In "Shopgirl," Steve Martin asks this question: "How do I love thee?" Then he counts the ways.

And here's what his accountancy came up with:






El Zilcho.

That's because "Shopgirl" is a movie of stipulations, not dramatizations. It presumes a love between its two antagonists, winsome Los Angeles salesclerk Mirabelle Buttersfield (Claire Danes) and computer mogul Ray Porter (Martin). It tells us they are in love, it shows us their physical proximity, it watches raptly as they go through murmuring, whispering, snuggling, snoozing, schmoozing, licking -- okay, not licking -- and all the other little rituals of intimacy, then it insists that we accept those images as code for togetherness.

They are not. They are simply murmuring, whispering, snuggling, snoozing and schmoozing. "Shopgirl" doesn't show hearts and minds, souls and karmas, pheromones and flavors.

What is the content of this relationship? What does he, 60, handsome, prosperous, fashionable, like about her, 26, thin, waiflike, traditional, big-eyed, sharp-boned, cheek-flanged? (At least those are the actors' ages in real life.) Is it her beauty? You might assume so, but the movie doesn't have the energy to argue this as a position. He never says a thing about her beauty.

Is it her smell, her humor, her politics, her neck (necks are very good), her toes (toes are very good, also), her general body, a certain part of her body, her irony, her friendship (friendship is great), her parallel sense of the world as a stage for folly, madness, narcissism and venality (the very best!). The movie has no opinion; it doesn't comment. It is relentlessly outer-directed, obsessed with surfaces. It's like he likes her brands.

"God, it makes me so hot that you wear Blue Cult Low Rise Gigis in Silver Streak."

The movie feels weirdly over-concentrated on the wrong details: every little jot and wrinkle of The Scene, L.A.-style, without a sense of emotional accuracy.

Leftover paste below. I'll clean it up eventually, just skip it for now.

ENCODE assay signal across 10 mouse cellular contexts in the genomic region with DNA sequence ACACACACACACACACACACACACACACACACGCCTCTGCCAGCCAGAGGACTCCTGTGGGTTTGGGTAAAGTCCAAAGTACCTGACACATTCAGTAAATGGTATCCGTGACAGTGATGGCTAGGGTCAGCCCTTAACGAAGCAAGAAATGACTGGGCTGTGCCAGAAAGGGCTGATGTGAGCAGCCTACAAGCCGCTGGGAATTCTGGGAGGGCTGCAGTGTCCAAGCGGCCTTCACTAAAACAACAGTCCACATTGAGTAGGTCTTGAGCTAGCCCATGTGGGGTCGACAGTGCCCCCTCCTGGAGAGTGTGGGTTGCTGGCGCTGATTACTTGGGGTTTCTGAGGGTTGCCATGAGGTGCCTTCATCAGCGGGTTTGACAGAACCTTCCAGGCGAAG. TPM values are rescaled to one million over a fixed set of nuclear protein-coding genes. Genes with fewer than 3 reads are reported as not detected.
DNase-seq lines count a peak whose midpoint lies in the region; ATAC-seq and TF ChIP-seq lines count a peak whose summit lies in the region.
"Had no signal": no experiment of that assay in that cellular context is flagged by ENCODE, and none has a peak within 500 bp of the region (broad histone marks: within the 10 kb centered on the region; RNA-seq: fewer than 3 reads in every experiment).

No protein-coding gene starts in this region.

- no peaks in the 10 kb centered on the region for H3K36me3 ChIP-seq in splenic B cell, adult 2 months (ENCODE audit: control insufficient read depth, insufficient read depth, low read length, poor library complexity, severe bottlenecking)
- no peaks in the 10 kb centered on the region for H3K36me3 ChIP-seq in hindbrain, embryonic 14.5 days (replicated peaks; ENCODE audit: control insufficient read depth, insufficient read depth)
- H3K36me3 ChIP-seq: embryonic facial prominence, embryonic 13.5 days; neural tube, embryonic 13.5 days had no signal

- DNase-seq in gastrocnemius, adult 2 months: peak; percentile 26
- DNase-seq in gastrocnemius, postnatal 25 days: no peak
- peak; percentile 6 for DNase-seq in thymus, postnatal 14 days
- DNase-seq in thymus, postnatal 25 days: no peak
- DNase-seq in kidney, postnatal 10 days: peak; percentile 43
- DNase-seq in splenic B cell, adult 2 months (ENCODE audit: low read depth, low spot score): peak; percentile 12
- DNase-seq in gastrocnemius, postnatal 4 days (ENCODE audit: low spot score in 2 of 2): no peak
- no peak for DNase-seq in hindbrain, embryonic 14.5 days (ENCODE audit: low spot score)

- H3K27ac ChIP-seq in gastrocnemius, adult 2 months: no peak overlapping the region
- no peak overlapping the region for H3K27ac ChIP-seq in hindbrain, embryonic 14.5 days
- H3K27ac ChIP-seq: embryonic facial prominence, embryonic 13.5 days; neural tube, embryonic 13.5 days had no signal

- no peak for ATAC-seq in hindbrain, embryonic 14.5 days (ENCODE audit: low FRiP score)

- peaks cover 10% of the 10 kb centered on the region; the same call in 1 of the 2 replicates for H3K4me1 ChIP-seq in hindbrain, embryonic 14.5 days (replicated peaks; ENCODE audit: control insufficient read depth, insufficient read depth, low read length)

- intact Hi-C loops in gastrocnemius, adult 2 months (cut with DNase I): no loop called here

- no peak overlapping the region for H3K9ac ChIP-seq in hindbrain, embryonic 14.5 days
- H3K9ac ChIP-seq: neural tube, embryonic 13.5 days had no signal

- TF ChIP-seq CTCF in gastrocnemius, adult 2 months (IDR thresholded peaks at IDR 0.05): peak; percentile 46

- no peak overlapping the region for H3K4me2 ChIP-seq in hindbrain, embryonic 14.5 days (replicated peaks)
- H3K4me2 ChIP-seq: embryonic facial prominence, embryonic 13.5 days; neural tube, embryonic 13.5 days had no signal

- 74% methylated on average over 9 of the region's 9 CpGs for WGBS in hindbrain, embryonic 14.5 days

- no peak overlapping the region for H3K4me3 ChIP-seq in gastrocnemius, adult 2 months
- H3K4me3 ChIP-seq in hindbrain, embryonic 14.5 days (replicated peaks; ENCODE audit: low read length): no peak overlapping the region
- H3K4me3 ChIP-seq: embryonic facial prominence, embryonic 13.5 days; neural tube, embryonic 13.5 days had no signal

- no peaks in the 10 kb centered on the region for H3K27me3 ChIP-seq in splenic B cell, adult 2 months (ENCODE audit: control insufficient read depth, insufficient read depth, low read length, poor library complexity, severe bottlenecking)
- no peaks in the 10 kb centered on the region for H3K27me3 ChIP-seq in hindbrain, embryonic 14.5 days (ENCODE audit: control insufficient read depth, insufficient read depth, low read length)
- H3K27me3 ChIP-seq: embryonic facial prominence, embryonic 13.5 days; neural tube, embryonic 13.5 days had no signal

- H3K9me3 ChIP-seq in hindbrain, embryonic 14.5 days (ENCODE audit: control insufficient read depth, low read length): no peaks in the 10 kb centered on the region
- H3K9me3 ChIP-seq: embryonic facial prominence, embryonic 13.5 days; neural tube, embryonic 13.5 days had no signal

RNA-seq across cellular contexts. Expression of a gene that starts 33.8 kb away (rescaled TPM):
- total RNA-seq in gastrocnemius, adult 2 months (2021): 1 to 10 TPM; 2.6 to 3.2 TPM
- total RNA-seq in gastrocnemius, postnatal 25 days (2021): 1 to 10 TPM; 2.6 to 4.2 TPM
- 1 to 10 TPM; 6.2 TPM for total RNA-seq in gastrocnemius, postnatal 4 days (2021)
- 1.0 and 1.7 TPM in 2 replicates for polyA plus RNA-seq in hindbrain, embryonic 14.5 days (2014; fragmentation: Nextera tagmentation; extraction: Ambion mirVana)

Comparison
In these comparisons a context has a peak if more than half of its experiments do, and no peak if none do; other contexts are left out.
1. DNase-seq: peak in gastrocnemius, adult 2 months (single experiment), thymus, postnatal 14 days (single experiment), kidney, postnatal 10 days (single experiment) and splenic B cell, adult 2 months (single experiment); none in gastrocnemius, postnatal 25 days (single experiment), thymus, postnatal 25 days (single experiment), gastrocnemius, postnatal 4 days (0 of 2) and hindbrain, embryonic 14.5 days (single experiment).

That was Martin's choice -- though the movie was directed by Anand Tucker, Martin wrote the screenplay from his novella of the same name -- and I'm here to say, it doesn't really work.

The story is sparse. Mirabelle sits in the sleek, museumy emporium of Saks, generally ignored by all, wasting away in boredom. She meets an immature young man named Jeremy (played by Jason Schwartzman) in a laundromat and has a brief fling, but he's so insubstantial and unsocialized -- it's like dating a fetus -- that she breaks off with him.

She doesn't realize that she's been scoped out from afar by the far more sophisticated Ray. He buys a pair of gloves from her, and manipulates that transaction as a way to ask her out. The movie goes to great pains to portray this move as honorable -- he doesn't pressure her, he gives her space and time to consider, he set it up as a no-risk venture for her -- that it seems to care more about Ray's reputation than his emotions. It's not interested, even remotely, in expressing an attitude toward the May-December nature of this relationship, the 10,000-pound elephant in the room.

Instead, pretending it's perfectly normal for 60-year-olds to date 26-year-olds, it follows their nearly dialogue-free and texture-free relationship. In fact, it seems to be a relationship without lust, anger, subtext or psychology. Is she a daughter figure to him or he a father figure to her? No idea. Not interested. Nobody home.

Does she represent lost opportunity, a thaw in jellified juices, the touch of the taboo? Nope. Nah. Uh-uh.

What is going on in the movie?

The answer is: only the pictures, which seem to move.

There's one scene where Mirabelle wears gloves for him, suggesting an erotic obsessiveness that it otherwise shies away from. There's some indication that each has a kind of attraction to the art world, and that's pretty much it for details.

Meanwhile, the movie cuts over to Schwartzman's poor, schlumpy Jeremy, who, in an unlikely development, has gone on the road with a rock group and somehow begins to acquire the gravitas that she needs. I found his performance annoyingly cute -- he's always being eccentric for the camera, but he never says anything interesting. Then, at one point, Martin's script changes nature radically by engineering a low comic scene where a nasty fellow salesclerk (Bridgette Wilson-Sampras) mistakes Jeremy for Ray and, in an eternal search for a deep-pockets sugar daddy, seduces him, unaware that he's basically just a roadie. I suppose there's a low laugh or two, but again, nothing substantial.

The whole movie feels like one of those painless migraine headaches: you know, where there's a whirlpool of blur in the center of your vision. It's stylish emptiness.

Shopgirl (105 minutes, at area theaters) is rated R for sexual innuendo and occasional nudity.

Forget the binoculars; Claire Danes and Steve Martin never get around to revealing what they see in each other.